GIBARIAN: We take off to the cosmos… ready for anything: solitude, hardship, exhaustion … death. We’re proud of ourselves. But when you think about it our enthusiasm’s a sham. We don’t want other worlds. We only want mirrors.
Freedom And Slavery
Hegel believes that what we ultimately desire is freedom. But for Hegel freedom doesn’t mean free will in the traditional philosophical sense, as in my choosing or doing what I want. Instead, freedom can mean two different things for Hegel. For one, freedom can mean independence – the desire to establish one’s own sense of self. In Hegel’s jargon, a person who is independently self-reflective would be labelled ‘for itself’ or ‘for him/herself’. I will focus on this idea of freedom: the desire to be self-conscious independent of the opinions of others. The second Hegelian freedom comes from the realization that no ultimate independence can be achieved: in fact, we are essentially interconnected, dependent on our relations, interactions and desires concerning other self-conscious subjects – other people. If we’re fortunate enough to examine who we are as conscious subjects, and learn to eliminate the false beliefs imposed by others, then we can achieve the first sense of freedom to some extent. However, although setting oneself apart from an imposed perception of oneself may qualify as independence, it is only transitory, since there will always be another relationship to experience, another person to meet. Freedom in the second sense is recognizing that one is never ultimately independent, and that each individual is harmoniously interconnected within a much larger backdrop: the collective whole.
Hegel’s master-slave parable elucidates the idea that there is no absolute, boundless freedom and independence within any kind of relationship, but rather utter dependency. Here Hegel says, “having a ‘mind of one’s own’ … [is] a freedom which is still enmeshed in servitude” (§ 196).
Solaris begins with Kris Kelvin (George Clooney), an eminent psychotherapist, being sent to rescue a scientific research team from a mission that’s gone terribly wrong aboard a space station hovering above the mystic oceanic surface of the eponymous planet. While Kelvin and his colleagues try to establish contact with Solaris, the planet itself begins to experiment, and establishes contact with the researchers’ minds by materializing their innermost thoughts and ideas into physical humanoid constructs known as ‘visitors’. Each researcher is forced to confront their visitor. Kelvin, the main character of the film and novel, is confronted with his deceased beloved, Rheya.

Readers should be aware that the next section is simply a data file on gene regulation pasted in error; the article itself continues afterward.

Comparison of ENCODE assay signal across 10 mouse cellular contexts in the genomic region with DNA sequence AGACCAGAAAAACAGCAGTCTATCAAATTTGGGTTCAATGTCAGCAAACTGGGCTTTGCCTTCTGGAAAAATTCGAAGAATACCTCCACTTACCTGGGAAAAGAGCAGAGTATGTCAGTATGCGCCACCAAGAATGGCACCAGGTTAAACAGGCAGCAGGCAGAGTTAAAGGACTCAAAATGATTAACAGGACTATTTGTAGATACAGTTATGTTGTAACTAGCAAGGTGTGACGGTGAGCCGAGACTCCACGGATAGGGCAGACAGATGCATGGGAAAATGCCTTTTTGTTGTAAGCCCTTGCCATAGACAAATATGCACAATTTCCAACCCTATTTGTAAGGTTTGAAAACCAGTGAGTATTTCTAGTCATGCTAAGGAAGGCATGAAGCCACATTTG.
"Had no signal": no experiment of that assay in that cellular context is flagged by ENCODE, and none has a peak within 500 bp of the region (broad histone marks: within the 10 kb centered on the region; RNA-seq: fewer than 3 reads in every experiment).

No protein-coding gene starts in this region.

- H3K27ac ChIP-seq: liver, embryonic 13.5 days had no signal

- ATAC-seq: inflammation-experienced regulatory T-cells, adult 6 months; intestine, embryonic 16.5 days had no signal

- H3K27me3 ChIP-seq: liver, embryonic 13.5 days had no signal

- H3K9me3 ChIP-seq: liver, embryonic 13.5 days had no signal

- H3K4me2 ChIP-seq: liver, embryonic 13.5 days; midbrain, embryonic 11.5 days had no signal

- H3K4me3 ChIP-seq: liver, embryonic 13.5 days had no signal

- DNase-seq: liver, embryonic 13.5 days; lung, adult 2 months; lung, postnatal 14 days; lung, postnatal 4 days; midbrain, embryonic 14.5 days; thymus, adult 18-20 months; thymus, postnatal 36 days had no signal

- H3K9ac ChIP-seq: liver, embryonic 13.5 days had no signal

Rheya is spontaneously fabricated into reality completely unsure of who she is or even how she arrived. And yet she is a conscious subject, who struggles to be conscious of who or what she is. At first, the newly-replicated version of Rheya can only claim to know herself through the memories, opinions, concepts and experiences of the ‘real’ Rheya stored in Kelvin’s mind. Solaris therefore provides Rheya with a consciousness and identity, even though she cannot necessarily proclaim it as her own. Thus Solaris uses Kelvin’s memory to endow Rheya with a consciousness and behavior which at first deceives Kelvin into believing that she is the person he claims to have known, until there is a realization:
GORDON (addressing Kelvin): You’re being manipulated [by Solaris]. If she were ugly, you wouldn’t want her around. That’s why she’s not ugly. She’s a mirror that reflects part of your mind. You provide the formula… She’s a copy… a facsimile.
Eventually Rheya also becomes aware that she is an object of Kelvin’s creation rather than an independent subject. She knows that something terribly wrong is happening to her, and this realization profoundly interferes with her desire for free self-consciousness:
RHEYA: If I do understand what’s happening… then I don’t think I can handle it.
KELVIN: What do you mean?
RHEYA: I mean… I’m not the person I remember. Or at least, I’m not sure I am… I’m really… trying to understand. And… these strange thoughts keep coming into my head… and I… don’t know where they’re coming from. And I’m scared. Um, and I… I don’t know what’s happening.